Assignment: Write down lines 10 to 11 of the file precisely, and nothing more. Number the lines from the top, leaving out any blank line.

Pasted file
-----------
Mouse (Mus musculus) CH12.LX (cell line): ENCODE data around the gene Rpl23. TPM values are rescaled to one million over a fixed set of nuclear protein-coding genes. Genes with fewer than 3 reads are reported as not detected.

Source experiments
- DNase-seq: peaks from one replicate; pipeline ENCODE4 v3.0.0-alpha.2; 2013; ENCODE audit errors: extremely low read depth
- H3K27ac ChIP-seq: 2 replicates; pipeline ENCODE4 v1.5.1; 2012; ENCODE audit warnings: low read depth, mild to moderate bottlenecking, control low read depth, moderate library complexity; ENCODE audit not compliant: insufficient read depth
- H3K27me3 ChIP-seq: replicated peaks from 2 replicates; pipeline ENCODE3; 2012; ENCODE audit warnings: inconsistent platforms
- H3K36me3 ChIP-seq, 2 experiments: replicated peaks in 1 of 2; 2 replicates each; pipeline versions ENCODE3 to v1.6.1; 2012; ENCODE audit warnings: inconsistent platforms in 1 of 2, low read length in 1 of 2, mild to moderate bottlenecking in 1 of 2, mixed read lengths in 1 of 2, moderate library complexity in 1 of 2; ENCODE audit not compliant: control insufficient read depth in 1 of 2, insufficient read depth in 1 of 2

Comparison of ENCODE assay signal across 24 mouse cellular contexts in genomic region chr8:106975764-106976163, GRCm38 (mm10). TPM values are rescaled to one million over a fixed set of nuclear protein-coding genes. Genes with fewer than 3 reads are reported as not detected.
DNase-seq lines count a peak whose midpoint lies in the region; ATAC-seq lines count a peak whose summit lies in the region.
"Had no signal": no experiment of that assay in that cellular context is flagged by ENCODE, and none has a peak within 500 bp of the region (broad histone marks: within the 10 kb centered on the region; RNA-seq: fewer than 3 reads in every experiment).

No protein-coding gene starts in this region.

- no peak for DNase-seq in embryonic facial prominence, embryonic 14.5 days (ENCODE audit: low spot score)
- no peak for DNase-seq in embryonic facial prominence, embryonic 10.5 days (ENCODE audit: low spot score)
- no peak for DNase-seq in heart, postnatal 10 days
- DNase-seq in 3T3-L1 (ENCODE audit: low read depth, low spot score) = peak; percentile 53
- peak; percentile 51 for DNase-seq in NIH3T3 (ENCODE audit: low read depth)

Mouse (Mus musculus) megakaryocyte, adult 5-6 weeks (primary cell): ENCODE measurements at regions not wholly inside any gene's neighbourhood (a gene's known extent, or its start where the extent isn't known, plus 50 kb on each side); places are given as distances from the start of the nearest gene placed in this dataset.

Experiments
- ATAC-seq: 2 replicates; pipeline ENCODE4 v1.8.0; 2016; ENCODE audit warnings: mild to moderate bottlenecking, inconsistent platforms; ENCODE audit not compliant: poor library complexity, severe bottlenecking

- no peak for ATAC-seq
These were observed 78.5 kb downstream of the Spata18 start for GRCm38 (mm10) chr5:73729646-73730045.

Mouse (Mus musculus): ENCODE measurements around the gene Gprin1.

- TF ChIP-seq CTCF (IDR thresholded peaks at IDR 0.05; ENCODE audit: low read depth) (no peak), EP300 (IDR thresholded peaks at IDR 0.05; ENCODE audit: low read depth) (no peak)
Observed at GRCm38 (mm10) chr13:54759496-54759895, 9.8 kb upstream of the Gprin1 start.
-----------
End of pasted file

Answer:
No protein-coding gene starts in this region.

- no peak for DNase-seq in embryonic facial prominence, embryonic 14.5 days (ENCODE audit: low spot score)